With Anaya as director and Sophia Ohanian from the University of Redlands as accompanist on piano, the first pieces began, a rearrangement of the famous piece “Ode to Joy” by Beethoven, accompanied further by a brass quintet from Wind Ensemble and a Spanish lullaby. For the next piece the men from the Advanced Mixed Choir, Lumiere de Chanson, joined Forte for a piece that both groups had learned at a singing clinic a few weeks prior. A solo by Jack Sennett of the Beatle’s song “Let it Be” followed, after which Forte concluded with John Lennon’s famous ballad “Imagine” and an arrangement of “Jingle Bells.” So ended the beginning of the concert, which was the product of months of hard work, especially on Anaya’s side.
A duet of “One Less Bell to Answer” with Sarah McClung and Jenna Mercer was followed by arguably the most impressive ensemble of the night: an octet of students including Lizzie Gaitan, Lindsay Ray, Chris Windley, Saman Haddad, Ricky Wilcox, Noel Casteneda, Daniel Plumb and DW Hernandez, most from Lumiere de Chanson, performing Toto’s song “Africa,” which boasted thick harmonies, an impressive range from the lead tenor and skilled beatboxing. Another duet with Stephanie Smith and Bela Medellin, this time performing the classic “Somebody to Love,” was followed by the Intermediate Women’s Choir, Voix du Ciel, performing a version of the Kyrie from the Latin Requiem and the rhythmic “Chilly Water” by Paul Caldwell and Sean Ivory. Two more solos by Josh Tran and Shaelen Gagatam followed up the intermediate girls before they finished with two songs, the final being a bouncy arrangement of “Little Jack Frost.”
The evening concluded with one final performance from Lumiere de Chanson: the song “Gaudete!”, an old sacred carol sung a capella which showed all the underclassmen just what it takes to join the advanced class. Finally, the concert finished with a quartet of Citrus Valley’s Alma Mater including Alyssa Yabuno, Emma Loney, Jaemil Haboud and Xavier Sandoval. The full house thundered with applause, giving the performing students their deserved recognition.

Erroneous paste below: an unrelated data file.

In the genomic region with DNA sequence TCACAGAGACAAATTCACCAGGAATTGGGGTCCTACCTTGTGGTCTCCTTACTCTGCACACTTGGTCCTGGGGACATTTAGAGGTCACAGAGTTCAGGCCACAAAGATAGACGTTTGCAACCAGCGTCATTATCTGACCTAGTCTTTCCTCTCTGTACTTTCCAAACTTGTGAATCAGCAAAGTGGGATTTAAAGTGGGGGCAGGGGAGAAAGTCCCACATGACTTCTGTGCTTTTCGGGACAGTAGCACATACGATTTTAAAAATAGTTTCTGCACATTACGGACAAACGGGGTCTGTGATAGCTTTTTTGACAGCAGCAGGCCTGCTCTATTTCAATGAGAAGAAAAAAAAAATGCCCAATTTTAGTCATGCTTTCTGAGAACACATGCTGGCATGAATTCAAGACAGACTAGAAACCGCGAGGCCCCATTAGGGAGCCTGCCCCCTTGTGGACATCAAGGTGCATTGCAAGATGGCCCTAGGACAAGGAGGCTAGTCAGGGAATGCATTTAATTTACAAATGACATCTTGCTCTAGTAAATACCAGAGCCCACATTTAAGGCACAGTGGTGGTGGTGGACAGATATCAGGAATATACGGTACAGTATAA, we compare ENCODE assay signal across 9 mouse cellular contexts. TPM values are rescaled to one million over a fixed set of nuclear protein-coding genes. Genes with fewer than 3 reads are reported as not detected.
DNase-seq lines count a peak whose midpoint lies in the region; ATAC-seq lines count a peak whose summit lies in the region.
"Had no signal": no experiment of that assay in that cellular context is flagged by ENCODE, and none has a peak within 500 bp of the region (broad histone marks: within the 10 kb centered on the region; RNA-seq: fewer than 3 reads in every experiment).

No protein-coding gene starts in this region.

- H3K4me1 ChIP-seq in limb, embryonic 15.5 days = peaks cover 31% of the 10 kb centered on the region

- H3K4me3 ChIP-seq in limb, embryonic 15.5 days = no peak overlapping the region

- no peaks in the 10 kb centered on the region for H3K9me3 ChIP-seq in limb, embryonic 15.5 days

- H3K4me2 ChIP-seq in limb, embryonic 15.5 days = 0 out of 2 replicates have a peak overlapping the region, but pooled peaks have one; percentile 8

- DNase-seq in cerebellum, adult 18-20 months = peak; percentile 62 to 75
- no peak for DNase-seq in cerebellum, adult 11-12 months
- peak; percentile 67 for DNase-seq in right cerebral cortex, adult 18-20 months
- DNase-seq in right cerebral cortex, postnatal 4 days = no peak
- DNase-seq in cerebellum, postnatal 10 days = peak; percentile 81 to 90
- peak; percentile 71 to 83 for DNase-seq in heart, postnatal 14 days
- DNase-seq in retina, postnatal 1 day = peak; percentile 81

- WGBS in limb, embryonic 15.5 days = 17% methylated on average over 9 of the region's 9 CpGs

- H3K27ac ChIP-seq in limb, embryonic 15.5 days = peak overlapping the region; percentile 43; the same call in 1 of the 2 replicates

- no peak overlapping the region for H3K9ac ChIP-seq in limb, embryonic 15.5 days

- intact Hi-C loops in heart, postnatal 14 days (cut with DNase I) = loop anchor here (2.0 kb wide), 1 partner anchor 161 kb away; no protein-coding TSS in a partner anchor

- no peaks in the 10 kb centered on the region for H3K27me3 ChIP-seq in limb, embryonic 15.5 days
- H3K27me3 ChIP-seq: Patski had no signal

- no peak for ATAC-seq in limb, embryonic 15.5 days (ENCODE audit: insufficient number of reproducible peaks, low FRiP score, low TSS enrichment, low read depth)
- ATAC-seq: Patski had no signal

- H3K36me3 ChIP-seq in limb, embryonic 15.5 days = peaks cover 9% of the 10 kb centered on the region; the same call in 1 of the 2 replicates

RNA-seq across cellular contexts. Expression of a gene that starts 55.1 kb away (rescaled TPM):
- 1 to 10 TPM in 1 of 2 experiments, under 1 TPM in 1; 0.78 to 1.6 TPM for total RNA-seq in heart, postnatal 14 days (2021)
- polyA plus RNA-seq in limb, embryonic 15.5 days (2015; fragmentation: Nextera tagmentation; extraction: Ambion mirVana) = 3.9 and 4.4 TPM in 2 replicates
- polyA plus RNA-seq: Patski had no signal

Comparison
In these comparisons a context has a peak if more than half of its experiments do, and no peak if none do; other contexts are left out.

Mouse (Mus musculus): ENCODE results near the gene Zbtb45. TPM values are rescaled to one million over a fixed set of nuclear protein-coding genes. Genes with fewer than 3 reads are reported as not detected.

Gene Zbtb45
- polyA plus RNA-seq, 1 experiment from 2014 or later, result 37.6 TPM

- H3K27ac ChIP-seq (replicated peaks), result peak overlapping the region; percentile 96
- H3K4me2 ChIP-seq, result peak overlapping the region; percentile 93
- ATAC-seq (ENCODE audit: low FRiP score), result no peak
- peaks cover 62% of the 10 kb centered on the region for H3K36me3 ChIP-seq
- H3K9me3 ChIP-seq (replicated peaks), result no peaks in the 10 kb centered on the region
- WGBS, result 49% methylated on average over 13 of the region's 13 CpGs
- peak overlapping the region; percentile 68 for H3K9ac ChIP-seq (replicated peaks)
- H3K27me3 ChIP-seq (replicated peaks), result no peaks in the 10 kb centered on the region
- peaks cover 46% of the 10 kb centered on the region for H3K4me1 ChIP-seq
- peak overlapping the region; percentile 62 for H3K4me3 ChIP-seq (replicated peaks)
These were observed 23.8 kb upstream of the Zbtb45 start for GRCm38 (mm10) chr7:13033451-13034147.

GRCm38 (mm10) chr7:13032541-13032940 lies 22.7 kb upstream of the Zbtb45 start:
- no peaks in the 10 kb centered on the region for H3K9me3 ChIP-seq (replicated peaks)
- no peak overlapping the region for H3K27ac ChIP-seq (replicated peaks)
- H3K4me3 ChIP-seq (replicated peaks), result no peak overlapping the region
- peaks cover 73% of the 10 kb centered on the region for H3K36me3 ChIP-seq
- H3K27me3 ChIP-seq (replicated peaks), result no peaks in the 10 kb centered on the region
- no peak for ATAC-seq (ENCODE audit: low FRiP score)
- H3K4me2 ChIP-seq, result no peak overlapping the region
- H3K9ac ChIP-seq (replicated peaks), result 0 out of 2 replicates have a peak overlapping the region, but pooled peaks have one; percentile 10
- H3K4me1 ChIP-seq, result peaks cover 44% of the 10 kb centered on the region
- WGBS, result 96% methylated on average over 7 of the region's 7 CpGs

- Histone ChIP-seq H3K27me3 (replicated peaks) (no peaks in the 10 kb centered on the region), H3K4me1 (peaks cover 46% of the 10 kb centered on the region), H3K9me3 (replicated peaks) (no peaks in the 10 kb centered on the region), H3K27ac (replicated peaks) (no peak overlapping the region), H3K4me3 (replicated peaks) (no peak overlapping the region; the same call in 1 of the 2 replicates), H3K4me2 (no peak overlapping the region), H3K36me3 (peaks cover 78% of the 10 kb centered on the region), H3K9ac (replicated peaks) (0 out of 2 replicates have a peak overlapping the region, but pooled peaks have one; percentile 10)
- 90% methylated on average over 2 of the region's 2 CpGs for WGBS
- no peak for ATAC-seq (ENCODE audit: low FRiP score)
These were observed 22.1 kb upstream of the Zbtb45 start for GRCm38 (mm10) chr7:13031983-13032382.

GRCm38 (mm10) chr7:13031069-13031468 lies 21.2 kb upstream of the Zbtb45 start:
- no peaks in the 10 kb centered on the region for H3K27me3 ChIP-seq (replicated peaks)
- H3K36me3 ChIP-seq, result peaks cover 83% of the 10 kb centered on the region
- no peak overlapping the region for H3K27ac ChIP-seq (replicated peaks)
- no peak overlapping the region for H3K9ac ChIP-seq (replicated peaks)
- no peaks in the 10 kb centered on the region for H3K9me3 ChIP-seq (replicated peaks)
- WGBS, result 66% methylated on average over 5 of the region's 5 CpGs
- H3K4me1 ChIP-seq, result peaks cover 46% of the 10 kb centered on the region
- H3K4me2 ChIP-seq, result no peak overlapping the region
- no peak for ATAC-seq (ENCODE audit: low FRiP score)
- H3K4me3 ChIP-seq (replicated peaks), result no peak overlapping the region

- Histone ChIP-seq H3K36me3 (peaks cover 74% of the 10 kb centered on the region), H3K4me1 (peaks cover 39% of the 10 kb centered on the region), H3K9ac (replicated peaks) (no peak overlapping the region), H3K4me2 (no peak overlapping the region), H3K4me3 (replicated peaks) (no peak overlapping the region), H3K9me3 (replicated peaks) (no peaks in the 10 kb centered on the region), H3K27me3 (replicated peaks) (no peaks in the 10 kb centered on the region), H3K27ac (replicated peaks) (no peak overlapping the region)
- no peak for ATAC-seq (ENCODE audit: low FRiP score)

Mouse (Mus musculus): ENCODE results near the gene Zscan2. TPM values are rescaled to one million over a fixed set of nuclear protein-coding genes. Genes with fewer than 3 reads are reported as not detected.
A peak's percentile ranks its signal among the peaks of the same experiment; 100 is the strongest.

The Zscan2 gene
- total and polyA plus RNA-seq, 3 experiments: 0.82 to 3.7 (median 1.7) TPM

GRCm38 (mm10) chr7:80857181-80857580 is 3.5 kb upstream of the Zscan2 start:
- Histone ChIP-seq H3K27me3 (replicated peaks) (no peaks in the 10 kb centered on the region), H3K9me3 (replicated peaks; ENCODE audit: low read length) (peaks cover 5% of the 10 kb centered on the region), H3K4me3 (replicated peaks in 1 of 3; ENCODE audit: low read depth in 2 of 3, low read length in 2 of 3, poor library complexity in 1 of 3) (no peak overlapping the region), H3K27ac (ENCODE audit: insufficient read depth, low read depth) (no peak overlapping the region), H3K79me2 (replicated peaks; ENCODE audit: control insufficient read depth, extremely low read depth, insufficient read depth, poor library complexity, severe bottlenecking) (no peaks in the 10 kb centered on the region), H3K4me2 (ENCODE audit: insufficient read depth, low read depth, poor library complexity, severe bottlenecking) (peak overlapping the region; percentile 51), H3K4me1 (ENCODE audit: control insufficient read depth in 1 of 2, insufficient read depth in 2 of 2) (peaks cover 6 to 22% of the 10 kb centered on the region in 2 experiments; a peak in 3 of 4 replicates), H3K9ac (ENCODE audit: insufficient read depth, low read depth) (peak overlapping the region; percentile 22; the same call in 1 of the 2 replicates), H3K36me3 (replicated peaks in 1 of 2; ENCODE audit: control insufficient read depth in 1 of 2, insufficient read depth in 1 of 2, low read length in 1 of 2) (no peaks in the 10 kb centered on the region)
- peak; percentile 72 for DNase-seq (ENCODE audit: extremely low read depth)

Choir students related afterwards their thoughts on the concert. Said senior Emma Loney from Lumiere de Chanson, “It was nice that it didn’t completely consist of slow festival music and that it also had some pop music and even a Christmas songs.” Zackaria Aburajab, a senior from Forte, reflected, “It was good! We had a hiccup or two but it was fine…The girls did amazing, good job for them…The guys did really good, I’m proud of us on “Duermete.” It was pretty good.”
If the Fall Concert showed the school anything, it is this: the performing arts department is a vital aspect of any school nationwide. Therein students are able to apply their natural talents, or even bring out dormant ones, not just to the commonplace subjects that are required in schools, but, more importantly, to creating something truly unique—an expression of beauty and art and self, all contained within the notes played by an instrument, the lyrics sung by a singer, or even the lines performed by an actor. No other subject is able to draw out such passion or excitement or frustration or relief as that of art. This was clearly demonstrated from the beginning freshman to the advanced senior, from the youngest flautist to the oldest tenor, each and every one person in the classes that performed in this Fall Concert—and especially the teachers who worked tirelessly behind the scenes—demonstrated just how important and special the performing arts are.